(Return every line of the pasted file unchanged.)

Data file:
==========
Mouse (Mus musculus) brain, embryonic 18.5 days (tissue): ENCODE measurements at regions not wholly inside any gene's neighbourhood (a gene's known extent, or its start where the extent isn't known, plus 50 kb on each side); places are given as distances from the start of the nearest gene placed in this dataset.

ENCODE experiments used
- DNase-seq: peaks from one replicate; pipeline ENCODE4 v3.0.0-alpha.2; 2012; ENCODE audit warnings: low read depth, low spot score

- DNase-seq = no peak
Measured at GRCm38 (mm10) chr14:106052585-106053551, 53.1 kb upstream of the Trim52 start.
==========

Mouse (Mus musculus) brain, embryonic 18.5 days (tissue): ENCODE measurements at regions not wholly inside any gene's neighbourhood (a gene's known extent, or its start where the extent isn't known, plus 50 kb on each side); places are given as distances from the start of the nearest gene placed in this dataset.

ENCODE experiments used
- DNase-seq: peaks from one replicate; pipeline ENCODE4 v3.0.0-alpha.2; 2012; ENCODE audit warnings: low read depth, low spot score

- DNase-seq = no peak
Measured at GRCm38 (mm10) chr14:106052585-106053551, 53.1 kb upstream of the Trim52 start.